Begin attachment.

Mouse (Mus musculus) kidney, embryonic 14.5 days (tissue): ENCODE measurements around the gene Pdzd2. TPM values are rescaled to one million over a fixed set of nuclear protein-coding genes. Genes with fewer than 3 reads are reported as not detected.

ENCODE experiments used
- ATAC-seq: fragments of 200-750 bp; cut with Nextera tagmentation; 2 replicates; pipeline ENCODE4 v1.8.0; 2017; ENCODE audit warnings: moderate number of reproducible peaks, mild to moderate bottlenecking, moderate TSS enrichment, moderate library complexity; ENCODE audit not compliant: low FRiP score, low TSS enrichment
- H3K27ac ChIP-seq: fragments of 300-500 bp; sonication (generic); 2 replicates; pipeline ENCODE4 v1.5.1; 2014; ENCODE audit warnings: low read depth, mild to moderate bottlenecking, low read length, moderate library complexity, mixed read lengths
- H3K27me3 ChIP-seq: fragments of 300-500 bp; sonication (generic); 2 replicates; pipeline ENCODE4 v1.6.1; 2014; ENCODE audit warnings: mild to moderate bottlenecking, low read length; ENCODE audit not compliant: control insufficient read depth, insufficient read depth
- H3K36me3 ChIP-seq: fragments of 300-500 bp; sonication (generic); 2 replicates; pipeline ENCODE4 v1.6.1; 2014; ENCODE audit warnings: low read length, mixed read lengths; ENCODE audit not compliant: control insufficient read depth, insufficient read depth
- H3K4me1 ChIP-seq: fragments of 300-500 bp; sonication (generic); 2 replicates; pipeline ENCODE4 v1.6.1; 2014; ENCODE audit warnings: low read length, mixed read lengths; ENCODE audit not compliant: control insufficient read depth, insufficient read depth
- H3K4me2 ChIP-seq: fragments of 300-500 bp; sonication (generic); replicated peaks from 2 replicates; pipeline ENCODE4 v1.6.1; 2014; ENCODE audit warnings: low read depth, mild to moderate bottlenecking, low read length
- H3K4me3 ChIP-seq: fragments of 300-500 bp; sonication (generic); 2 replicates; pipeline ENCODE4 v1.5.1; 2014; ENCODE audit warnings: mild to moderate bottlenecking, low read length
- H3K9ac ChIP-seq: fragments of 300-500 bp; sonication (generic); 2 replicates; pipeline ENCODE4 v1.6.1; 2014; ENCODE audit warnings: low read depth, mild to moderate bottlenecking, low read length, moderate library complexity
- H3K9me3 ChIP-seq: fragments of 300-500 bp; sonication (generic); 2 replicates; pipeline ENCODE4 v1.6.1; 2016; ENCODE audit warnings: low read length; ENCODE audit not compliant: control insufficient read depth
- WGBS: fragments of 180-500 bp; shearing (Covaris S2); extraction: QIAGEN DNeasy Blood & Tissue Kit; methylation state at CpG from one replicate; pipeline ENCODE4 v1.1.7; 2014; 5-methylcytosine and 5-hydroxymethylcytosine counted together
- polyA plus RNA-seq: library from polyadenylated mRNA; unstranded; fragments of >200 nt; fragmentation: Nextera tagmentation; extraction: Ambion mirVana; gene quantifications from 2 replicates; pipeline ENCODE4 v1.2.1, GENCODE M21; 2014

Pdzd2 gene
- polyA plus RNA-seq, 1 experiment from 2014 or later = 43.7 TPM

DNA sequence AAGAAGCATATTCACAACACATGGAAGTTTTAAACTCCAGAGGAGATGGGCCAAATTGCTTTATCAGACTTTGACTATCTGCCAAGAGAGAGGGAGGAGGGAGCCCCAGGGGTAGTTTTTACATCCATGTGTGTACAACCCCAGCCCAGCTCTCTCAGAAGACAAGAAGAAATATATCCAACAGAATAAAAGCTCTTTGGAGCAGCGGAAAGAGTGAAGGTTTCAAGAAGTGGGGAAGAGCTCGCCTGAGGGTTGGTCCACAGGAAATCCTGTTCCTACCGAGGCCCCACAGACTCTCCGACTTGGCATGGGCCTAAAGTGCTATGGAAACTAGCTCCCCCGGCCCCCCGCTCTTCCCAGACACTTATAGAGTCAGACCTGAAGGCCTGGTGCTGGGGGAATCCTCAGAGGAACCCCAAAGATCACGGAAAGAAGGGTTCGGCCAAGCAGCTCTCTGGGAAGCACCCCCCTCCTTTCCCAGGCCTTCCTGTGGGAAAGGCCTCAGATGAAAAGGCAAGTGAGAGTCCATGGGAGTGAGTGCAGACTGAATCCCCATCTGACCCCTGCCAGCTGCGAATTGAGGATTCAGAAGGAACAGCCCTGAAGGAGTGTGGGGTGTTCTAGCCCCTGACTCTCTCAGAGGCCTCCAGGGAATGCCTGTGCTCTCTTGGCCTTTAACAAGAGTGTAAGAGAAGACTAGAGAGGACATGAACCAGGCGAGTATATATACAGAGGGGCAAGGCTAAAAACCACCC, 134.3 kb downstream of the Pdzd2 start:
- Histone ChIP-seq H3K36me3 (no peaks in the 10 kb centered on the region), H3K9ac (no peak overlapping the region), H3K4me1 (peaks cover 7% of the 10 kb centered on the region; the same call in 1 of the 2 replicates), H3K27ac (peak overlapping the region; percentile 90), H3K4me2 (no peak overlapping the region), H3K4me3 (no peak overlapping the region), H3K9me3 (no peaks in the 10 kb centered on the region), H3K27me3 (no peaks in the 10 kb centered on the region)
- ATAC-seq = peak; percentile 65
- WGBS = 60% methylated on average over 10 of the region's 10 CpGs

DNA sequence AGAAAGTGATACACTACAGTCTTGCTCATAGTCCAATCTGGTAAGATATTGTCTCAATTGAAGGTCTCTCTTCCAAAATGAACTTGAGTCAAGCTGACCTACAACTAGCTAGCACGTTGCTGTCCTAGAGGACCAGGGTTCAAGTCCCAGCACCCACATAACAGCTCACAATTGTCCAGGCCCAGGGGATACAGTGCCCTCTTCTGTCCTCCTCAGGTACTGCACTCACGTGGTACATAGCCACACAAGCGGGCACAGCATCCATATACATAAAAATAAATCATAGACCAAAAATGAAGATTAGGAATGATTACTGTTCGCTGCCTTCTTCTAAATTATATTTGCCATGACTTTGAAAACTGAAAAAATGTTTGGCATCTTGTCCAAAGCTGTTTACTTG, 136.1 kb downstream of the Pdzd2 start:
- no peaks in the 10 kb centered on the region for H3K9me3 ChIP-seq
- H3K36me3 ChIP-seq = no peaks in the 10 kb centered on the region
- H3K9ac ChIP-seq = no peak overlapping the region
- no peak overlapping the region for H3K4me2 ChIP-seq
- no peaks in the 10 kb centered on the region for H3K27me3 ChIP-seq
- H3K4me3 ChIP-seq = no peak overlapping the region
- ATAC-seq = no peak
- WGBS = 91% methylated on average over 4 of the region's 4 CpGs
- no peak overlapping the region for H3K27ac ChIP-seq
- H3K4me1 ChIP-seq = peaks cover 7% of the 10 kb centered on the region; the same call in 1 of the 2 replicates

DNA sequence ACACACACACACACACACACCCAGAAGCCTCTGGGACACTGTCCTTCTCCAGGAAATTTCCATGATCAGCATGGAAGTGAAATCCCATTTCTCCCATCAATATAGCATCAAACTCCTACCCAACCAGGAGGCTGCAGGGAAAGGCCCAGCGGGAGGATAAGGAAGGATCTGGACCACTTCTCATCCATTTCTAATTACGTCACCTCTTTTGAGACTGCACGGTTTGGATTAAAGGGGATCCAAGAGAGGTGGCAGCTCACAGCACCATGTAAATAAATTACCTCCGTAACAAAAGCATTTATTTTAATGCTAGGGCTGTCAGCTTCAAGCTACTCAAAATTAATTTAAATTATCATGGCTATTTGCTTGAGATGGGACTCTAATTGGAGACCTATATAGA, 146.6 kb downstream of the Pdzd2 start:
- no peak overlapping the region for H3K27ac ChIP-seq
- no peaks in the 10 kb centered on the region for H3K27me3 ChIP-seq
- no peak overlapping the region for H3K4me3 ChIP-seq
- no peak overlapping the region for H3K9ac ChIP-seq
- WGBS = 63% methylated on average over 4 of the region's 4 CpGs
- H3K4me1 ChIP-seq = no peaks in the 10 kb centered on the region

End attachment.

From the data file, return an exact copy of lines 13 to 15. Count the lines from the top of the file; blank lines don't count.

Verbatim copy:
- polyA plus RNA-seq: library from polyadenylated mRNA; unstranded; fragments of >200 nt; fragmentation: Nextera tagmentation; extraction: Ambion mirVana; gene quantifications from 2 replicates; pipeline ENCODE4 v1.2.1, GENCODE M21; 2014

Pdzd2 gene
- polyA plus RNA-seq, 1 experiment from 2014 or later = 43.7 TPM